The analysis of the literature on the topic of using pressure ulcer protocols in emergency departments to prevent hospital-acquired pressure damage indicates that this intervention is more effective than the provision of usual care. The research supports the idea that this protocol should be based on credible national and international guidelines to have positive effects on high-risk patients. The reason is that a protocol based only on the Braden scale cannot be equally effective for all cases. Nevertheless, many articles on this topic provide only reviews of previous research, and additional quantitative studies are required to be conducted to address this problem.


Bååth, C., Engström, M., Gunningberg, L., & Athlin, Å. M. (2016). Prevention of heel pressure ulcers among older patients–From ambulance care to hospital discharge: A multi-centre randomized controlled trial. Applied Nursing Research, 30, 170-175.

Chamanga, E., & Ward, R. (2015). Documentation and record-keeping in pressure ulcer management. Nursing Standard, 29(36), 56-63.

Li, D. (2016). The relationship among pressure ulcer risk factors, incidence and nursing documentation in hospital‐acquired pressure ulcer patients in intensive care units. Journal of Clinical Nursing, 25(15-16), 2336-2347.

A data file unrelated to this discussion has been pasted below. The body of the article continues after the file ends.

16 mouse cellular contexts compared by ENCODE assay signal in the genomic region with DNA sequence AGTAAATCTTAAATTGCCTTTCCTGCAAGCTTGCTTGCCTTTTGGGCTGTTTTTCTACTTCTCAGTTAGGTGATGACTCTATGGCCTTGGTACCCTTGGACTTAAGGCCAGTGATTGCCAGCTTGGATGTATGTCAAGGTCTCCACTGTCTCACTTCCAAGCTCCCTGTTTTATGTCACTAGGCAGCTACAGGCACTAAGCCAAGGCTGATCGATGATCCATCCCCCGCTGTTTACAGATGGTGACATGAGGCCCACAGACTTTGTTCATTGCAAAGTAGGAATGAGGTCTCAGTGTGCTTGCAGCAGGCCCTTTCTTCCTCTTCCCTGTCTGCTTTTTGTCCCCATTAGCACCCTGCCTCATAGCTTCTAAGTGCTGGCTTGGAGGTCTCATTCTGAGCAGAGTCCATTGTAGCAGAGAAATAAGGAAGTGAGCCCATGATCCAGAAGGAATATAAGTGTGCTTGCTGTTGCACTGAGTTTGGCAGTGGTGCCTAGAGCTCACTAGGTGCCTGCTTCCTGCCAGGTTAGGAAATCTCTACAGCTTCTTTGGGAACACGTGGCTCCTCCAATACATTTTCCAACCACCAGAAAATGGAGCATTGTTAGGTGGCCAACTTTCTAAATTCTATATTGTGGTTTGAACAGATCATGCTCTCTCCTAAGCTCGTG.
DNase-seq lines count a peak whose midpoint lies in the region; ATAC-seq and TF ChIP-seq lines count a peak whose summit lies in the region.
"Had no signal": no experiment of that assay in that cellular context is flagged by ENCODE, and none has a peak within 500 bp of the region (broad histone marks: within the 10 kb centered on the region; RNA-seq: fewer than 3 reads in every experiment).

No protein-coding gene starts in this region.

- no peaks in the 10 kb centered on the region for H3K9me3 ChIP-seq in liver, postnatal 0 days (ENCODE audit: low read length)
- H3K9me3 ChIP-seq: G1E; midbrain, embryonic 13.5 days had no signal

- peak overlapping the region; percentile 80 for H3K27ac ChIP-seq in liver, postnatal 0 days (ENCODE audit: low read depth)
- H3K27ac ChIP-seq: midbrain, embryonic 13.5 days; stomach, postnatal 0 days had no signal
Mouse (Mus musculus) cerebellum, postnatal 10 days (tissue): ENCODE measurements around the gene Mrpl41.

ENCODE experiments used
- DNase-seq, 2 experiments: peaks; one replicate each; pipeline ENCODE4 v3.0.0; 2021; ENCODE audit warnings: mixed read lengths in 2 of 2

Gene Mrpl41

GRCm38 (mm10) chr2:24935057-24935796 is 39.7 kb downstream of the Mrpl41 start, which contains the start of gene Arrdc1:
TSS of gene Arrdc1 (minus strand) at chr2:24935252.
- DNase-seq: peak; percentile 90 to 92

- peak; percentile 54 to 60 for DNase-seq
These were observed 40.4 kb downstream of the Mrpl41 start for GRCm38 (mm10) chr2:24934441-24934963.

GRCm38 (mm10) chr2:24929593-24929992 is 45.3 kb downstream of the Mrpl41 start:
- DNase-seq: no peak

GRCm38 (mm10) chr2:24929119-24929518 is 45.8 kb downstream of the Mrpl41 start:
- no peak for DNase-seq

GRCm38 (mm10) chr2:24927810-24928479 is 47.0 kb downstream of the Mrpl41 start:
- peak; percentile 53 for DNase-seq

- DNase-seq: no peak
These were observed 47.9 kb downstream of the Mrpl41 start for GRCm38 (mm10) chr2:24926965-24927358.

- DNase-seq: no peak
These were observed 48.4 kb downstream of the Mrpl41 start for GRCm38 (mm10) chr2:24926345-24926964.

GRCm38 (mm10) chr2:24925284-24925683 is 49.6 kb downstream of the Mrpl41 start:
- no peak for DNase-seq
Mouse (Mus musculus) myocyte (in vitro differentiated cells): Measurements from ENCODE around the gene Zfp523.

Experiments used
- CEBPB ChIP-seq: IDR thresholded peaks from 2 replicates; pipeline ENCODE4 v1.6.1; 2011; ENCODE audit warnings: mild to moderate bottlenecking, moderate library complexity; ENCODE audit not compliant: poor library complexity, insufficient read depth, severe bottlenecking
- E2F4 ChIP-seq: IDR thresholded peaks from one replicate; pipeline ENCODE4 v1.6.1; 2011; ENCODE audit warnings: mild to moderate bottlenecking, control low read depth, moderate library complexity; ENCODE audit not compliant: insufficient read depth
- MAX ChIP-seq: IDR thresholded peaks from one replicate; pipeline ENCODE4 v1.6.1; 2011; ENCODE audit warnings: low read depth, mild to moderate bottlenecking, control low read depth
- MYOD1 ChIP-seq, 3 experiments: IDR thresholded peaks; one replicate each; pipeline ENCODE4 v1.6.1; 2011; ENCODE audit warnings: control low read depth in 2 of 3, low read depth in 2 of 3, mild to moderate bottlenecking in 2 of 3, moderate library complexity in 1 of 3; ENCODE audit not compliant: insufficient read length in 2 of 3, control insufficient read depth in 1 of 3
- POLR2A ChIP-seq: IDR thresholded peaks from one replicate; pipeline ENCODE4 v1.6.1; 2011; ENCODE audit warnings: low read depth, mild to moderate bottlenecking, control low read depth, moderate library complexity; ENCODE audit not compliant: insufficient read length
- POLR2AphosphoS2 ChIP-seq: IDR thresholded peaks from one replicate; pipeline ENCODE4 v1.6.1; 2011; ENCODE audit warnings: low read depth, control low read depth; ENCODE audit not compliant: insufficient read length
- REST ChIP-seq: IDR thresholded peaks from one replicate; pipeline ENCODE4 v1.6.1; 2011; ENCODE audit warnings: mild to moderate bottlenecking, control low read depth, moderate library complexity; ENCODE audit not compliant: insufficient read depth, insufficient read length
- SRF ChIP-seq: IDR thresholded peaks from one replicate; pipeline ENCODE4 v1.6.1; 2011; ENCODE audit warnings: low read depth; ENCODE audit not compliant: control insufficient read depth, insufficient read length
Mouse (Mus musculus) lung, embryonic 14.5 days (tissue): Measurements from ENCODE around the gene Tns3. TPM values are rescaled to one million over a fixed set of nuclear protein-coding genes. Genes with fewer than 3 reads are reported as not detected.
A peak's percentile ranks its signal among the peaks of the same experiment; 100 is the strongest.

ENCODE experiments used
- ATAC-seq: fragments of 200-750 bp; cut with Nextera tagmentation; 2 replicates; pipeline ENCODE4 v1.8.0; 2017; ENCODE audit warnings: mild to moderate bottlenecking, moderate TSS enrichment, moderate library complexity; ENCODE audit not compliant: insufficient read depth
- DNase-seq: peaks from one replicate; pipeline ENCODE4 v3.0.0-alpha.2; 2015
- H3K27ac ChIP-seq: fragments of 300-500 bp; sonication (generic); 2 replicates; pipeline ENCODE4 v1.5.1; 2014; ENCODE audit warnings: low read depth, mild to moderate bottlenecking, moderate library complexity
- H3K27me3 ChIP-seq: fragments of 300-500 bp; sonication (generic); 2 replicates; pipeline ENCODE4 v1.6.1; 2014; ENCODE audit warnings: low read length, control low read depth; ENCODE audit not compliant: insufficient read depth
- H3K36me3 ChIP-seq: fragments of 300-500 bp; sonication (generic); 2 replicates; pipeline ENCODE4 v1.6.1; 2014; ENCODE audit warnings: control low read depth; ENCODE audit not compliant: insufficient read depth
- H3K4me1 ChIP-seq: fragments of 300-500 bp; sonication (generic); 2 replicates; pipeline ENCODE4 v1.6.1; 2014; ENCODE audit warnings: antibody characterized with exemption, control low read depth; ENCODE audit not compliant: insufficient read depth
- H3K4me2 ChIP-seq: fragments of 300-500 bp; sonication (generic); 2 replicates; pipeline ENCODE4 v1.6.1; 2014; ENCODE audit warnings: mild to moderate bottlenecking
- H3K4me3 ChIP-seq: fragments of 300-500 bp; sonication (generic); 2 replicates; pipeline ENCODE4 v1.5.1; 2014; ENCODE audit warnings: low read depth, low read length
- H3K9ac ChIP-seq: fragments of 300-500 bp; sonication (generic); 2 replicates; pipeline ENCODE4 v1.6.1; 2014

Mallah, Z., Nassar, N., & Badr, L. K. (2015). The effectiveness of a pressure ulcer intervention program on the prevalence of hospital acquired pressure ulcers: Controlled before and after study. Applied Nursing Research, 28(2), 106-113.

Ranzani, O. T., Simpson, E. S., Japiassu, A. M., & Noritomi, D. T. (2016). The challenge of predicting pressure ulcers in critically ill patients: A multicenter cohort study. Annals of the American Thoracic Society, 13(10), 1775-1783.

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Stuque, A. G., Sasaki, V. D. M., da Silva Teles, A. A., de Santana, M. E., Rabeh, S. A. N., & Sonobe, H. M. (2017). Protocol for prevention of pressure ulcer. Revista da Rede de Enfermagem do Nordeste, 18(2), 272-282.